Director Selective Series: David Fincher Part 2

Hello, Weirdos. If you have not checked out Within Range in the Silva Series of Pictures & Poetry, please do.  

This week continues the comb through of David Fincher’s directorial filmography with:

Great line-up this week. I’m particularly interested in revisiting Panic Room.  

Proceeding are thoughts on Part 1 of Fincher’s films:

  • Alien 3: After minor deliberation I decided to watch the Assembly Cut of Alien 3 . This cut, although Fincher wasn’t directly involved, is said to be closer to his vision than the Theatrical Cut. Alien 3  is not awful, but it isn’t great either. It's okay. In comparison to the first two it doesn’t hold up. It isn’t scary enough to compete with Scott’s and isn't intense enough to compete with Cameron’s. All the character relationships Cameron built are destroyed, although themes of motherhood continue over. What this movie does have is gore. Loads of it. Giving it a more savage feel than its predecessors. The xenomorph becomes an animalistic predator and less of an intelligent being. And the CGI doesn’t hold up. Fincher’s first foray into film presents weak graphics, scares, and action, but plants a seed of something new for the director. Much like the queen inside Ripely.
  • Se7en: Endings are a powerful thing. When Se7en is the topic, the ending is a bulk of the conversation. The ending is fantastic, and one of the all time best conclusions. With thrillers often is the case that catching the villain is the finale, but with this picture the detectives do not catch the villain. Giving the audience something fresh. What makes the ending strong is the rest of the film. Take away the ending, and Se7en holds up. The characters themselves are not anything special (a deadpan villain, a detective a week away from retirement, fresh blood trying to make a name for himself), but the performances and development make them memorable. The dinner between Somerset (Freeman), Mills (Pitt), and his wife Tracy (Paltrow) is genuine and the heart of this dreary movie. Through the escalating violence and grotesqueness of John Doe's (Spacey) murders, audiences become intrigued, intertwined, and curious about what is coming. Fincher uses the anonymous downtrodden city to play against the protagonists, demonstrating why Somerset is ready to leave and what the future holds for Mills. Se7en is one hell of a second film.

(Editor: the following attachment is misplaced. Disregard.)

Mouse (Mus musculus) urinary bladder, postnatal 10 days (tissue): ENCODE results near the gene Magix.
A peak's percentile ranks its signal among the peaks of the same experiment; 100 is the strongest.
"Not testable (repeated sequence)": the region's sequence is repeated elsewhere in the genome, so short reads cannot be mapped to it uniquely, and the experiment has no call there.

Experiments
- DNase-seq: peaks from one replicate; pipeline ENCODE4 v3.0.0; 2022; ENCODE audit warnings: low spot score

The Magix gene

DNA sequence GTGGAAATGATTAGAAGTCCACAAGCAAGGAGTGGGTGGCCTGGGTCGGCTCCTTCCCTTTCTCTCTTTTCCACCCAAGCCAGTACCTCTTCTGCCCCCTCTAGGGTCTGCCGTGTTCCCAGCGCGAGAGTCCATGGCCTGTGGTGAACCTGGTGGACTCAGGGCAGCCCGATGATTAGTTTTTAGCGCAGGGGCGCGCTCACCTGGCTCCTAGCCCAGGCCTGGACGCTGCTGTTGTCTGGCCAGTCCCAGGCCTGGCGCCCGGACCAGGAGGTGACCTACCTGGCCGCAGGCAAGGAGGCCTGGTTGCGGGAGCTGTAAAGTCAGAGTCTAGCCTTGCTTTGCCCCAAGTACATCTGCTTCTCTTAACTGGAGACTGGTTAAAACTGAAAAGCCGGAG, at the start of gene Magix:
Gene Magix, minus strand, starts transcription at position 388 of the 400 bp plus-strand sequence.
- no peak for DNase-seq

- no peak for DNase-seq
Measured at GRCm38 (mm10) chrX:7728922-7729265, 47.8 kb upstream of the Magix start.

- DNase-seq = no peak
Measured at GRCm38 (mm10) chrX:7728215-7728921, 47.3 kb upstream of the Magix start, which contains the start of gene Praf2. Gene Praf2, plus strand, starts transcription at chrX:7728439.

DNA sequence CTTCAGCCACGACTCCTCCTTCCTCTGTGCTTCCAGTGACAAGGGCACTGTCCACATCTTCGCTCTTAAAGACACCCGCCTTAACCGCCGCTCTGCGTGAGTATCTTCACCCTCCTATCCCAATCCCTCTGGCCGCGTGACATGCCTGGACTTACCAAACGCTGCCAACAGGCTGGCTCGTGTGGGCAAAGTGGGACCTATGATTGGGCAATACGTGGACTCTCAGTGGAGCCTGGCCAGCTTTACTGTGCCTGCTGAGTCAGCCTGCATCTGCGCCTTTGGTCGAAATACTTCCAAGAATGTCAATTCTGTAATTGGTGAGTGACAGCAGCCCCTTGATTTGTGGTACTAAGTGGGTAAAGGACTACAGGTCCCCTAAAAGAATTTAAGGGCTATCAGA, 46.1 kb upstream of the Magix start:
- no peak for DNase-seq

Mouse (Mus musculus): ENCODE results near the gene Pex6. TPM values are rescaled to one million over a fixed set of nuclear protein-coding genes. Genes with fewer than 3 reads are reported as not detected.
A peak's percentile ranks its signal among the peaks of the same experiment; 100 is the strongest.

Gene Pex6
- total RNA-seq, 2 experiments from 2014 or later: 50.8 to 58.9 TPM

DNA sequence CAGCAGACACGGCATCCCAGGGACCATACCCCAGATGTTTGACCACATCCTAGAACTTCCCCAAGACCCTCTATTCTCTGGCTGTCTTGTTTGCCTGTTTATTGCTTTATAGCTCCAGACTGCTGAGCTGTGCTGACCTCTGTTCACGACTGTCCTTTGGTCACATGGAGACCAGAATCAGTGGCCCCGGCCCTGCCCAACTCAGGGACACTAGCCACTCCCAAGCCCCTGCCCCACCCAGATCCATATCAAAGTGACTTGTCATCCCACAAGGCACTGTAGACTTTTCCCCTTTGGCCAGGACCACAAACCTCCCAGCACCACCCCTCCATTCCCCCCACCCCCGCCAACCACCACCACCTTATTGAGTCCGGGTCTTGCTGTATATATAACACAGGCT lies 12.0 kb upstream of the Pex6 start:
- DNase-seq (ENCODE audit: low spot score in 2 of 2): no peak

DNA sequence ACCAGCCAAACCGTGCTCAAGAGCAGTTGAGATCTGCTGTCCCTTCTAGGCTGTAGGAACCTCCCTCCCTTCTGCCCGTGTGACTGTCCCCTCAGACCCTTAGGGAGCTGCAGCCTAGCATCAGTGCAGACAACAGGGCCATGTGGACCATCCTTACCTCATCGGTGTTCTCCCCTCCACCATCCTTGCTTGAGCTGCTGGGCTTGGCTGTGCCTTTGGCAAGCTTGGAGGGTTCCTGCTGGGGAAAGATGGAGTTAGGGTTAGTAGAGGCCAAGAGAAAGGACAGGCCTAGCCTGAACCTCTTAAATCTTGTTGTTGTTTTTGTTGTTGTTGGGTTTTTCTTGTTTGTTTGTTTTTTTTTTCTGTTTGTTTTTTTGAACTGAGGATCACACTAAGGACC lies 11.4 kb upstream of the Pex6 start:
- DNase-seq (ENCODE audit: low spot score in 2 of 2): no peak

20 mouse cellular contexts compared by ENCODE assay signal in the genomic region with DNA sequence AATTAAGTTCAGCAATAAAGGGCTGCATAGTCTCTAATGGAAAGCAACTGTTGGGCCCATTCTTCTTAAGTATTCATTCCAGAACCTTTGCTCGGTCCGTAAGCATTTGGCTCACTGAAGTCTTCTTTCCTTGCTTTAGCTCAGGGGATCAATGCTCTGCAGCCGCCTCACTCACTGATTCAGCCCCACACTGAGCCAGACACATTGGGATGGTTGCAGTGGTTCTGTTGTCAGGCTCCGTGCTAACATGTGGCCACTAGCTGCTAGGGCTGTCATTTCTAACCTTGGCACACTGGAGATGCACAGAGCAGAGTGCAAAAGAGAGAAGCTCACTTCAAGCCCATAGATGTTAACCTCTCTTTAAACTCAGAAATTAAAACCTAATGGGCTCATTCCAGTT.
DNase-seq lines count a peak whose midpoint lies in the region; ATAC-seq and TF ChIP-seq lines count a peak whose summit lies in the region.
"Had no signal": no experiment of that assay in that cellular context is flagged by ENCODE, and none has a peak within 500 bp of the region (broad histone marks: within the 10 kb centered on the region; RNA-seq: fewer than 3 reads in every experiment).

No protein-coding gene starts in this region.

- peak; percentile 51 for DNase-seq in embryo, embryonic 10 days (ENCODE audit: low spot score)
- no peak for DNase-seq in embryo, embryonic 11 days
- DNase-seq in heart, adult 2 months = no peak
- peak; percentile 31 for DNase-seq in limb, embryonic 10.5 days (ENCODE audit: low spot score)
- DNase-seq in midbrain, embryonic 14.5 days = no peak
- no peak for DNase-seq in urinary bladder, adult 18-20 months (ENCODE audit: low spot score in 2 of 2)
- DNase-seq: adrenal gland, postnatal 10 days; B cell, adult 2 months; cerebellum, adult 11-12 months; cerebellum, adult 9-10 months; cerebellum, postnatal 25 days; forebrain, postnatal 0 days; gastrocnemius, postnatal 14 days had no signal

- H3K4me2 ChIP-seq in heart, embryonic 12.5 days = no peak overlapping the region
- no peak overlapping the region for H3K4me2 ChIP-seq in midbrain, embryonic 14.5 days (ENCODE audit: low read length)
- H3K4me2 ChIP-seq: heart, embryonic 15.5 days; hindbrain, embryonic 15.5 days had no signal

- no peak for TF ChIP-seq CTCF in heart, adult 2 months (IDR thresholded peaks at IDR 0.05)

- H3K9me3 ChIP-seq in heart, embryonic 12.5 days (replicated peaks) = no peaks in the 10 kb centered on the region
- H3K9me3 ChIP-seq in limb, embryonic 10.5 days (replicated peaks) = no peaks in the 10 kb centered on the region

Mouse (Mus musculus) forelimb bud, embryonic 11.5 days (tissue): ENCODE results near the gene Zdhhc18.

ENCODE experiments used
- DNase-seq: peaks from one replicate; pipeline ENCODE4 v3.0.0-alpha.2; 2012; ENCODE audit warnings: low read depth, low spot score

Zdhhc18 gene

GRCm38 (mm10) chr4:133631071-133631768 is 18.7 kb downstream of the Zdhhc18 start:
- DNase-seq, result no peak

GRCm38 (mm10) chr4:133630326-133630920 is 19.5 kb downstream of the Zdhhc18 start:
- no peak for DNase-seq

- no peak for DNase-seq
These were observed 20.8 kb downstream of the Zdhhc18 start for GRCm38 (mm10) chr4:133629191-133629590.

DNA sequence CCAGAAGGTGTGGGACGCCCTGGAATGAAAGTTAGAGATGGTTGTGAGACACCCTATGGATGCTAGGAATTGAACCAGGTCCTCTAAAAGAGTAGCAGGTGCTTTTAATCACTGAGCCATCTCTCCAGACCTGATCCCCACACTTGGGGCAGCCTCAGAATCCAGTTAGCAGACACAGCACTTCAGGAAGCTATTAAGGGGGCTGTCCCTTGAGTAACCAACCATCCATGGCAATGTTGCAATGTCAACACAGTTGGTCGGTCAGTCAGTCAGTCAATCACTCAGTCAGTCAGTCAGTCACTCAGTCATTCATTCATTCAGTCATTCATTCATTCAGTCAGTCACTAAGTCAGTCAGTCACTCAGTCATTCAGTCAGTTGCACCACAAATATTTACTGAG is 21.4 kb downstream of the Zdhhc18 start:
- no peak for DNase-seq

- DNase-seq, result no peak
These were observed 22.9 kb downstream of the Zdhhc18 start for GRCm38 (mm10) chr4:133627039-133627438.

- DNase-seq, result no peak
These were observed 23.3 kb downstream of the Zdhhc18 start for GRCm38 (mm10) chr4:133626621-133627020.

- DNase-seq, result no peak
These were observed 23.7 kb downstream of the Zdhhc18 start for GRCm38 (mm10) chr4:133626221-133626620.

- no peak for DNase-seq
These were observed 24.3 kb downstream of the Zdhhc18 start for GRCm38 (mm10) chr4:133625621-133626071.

• The Game: Fincher's third film is a thriller about a wealthy man (played by Micheal Douglas) who gets sucked into a borderless role-playing game by his brother (Sean Penn). Audiences never know who is in on the game and who is not. Douglas and Penn give in to their roles—both bringing a fierceness to their characters, showing the tension between the brothers and the love that tension brings with it. Parts are farfetched because of the extremity of the game itself, but most of what happens is plausible. Mystery and tension are present throughout, and since Douglas' Nicholas Van Orton is kind of a dick, it becomes easy to care less about his character's well being and root for his comeuppance. That is where this film struggles. You do not care about Van Orton. You like seeing him struggle. He becomes the antagonist while the game entity becomes the hero, which keeps audiences at arm's length. Another enjoyable element is the mirroring of the childhood flashbacks to the present day. During a home movie reel, viewers see Van Orton get pushed into a pool as a child and struggle to get out, leading us to believe he is not a strong swimmer and possibly has a fear of bodies of water. This adds to the intensity of fear when Van Orton is later plunged into the bay during the game. Parts do drag occasionally, but this thriller packs enough to keep audiences guessing until the last twist.

Please share your thoughts below. The Game is typically middling with people, so I'd love to hear different perspectives. The Director Selective Series: David Fincher Part 3 will be available next week. And a full review for Creep 2 is on the way. Keep on Creepin'.